MSI GeForce GTX 670 Power Edition

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MSI GeForce GTX 670 Power Edition

MSI GeForce GTX 670 Power Edition

A smokin' fast GTX 670 card designed for overclocking

MSI GeForce GTX 670 Power Edition

The Power Edition is overclocked a smidge, but you can go to town on its core clock and voltage, as well.

We’re big fans of the GTX 670 cards, and that’s not a joke relating to their generous-size cooling mechanisms, either. Oh no this is a serious love affair, brought on by the fact that this $400 GPU can be just as fast, if not faster, than the $500 GTX 680 flagship GPU with just a little overclocking. Not only is achieving that level of performance “sticking it to the man,” it’s also sound economics.

The reason the GTX 670 can achieve performance parity with the GTX 680 under certain conditions is because the two cards are extremely close in specs. The biggest difference is that the GTX 670 has seven SMX units instead of the GTX 680’s eight, resulting in 192 fewer CUDA cores (1,344 compared to 1,536 in the GTX 680) and 16 less texture units, making it 112 compared to 128. Otherwise the two cards have the same 2GB of 6GHz GDDR5 memory, the same 256-bit memory interface, same number of ROPs, and the same 1,502MHz memory frequency.

When it comes to clock speeds, MSI’s engineers have massaged the clocks by 105MHz, which brings its base clock to 1,020MHz (reference boards are clocked at 915MHz). Boost clocks have also been, uh, boosted, by 117MHz, allowing the card to clock all the way up to 1,097MHz when under duress. These are great numbers for a factory overclock, but they are not quite as aggressive as the Asus GeForce GTX 670 DirectCU II TOP (August 2012), which is clocked at 1,058MHZ base and 1,137MHz boost. The Asus card is also more expensive, however.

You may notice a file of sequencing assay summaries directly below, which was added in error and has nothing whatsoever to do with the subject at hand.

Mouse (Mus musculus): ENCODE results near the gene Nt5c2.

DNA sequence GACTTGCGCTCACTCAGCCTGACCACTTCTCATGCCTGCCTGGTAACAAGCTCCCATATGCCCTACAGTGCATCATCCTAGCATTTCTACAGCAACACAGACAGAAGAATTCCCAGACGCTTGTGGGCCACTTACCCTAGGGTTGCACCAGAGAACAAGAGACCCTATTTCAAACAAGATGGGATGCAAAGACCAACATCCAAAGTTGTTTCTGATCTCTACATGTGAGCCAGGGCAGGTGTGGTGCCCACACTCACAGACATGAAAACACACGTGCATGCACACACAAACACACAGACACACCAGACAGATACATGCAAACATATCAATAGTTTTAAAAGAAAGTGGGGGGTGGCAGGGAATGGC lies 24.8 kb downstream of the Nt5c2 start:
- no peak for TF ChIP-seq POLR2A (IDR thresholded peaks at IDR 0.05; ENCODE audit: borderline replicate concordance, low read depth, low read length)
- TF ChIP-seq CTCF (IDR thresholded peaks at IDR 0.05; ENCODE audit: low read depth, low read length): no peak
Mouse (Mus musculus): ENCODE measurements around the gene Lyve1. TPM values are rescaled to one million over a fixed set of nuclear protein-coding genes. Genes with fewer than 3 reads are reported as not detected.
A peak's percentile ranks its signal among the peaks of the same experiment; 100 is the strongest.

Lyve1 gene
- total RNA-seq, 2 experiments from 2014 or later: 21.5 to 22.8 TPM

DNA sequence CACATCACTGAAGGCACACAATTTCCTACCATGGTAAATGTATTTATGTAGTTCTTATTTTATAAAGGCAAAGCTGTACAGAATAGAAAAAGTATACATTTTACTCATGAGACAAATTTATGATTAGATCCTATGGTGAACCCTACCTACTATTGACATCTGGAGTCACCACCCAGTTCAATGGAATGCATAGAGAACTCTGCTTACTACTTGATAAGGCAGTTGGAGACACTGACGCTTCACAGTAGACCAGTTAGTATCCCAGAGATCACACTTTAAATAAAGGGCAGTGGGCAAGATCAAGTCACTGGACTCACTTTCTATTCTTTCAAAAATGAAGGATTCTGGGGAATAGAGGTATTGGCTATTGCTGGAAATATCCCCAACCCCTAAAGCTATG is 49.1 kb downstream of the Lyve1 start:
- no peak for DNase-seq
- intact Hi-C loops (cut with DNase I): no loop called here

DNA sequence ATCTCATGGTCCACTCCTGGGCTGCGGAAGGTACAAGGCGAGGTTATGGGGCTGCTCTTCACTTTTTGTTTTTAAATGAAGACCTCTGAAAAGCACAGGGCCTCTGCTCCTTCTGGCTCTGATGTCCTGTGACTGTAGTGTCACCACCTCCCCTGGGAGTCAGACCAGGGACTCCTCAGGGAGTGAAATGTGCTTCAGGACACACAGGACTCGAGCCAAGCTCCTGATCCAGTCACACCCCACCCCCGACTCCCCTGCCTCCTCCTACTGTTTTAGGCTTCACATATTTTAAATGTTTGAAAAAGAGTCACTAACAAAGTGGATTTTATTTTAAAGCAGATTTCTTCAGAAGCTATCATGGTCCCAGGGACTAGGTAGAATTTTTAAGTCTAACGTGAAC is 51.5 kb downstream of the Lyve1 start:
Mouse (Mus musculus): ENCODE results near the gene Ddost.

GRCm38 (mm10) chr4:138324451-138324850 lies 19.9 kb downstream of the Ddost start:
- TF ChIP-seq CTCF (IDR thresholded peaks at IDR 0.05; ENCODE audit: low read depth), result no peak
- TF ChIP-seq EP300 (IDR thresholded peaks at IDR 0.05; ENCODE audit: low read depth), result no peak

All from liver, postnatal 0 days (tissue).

In addition to overclocking, owners of this board can overvolt it as well, which is exceedingly rare these days, so kudos to MSI for allowing it. The included MSI Afterburner software lets you adjust voltage, core and memory clocks, fan speed, and more. The monitoring software is hard to read, but tweaking values is as simple as moving a slider. The dual-fan Twin Frozr cooling apparatus is designed to suck up as much heat as you can throw at it, all while running silently.   

In testing, the MSI board ran neck-and-neck with the more expensive board from Asus as well as the much more expensive flagship GTX 680, which is both surprising and impressive. In our benchmarks, the MSI and Asus board shared the top step on the podium on every test, and the MSI board also beat the GTX 680 in five out of 12 tests, but by a margin so narrow we’re calling it a three-way tie between the GTX 670 cards from MSI and Asus and the EVGA GTX 680. The MSI board’s Twin Frozr cooler hung tough in testing, keeping the proc semi-warm at 75 C but running as quiet as a mime at all times. 

Overall we’re impressed with this card. It’s fast, silent, and you can overclock and tweak it to your heart’s desire. Plus it’s less expensive than the Asus card, and runs as fast as a GTX 680. Sounds pretty Kick Ass to us.

Price $410, www.msi.com

Benchmarks

MSI GeForce GTX 670 Power Edition

CHINCHILLA

Excellent performance; whisper-quiet; can be overclocked and overvolted.

DOUBLE CHIN

"Bundle" is just two Molex adapters.

10

9

Comments

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dedgar

From under the first image: The Power Edition is overclocked a smidge, but you can go to town on its core clock and votage, as well.
What's votage?

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azuza001

I own an EVGA 670 FTW and these cards are just amazing. It makes my old 560 / 6870 cards look weak. I can honestly say it's overkill for 1080P but if you upgrade to a 1600P monitor then suddenly you see a reason for this kind of power.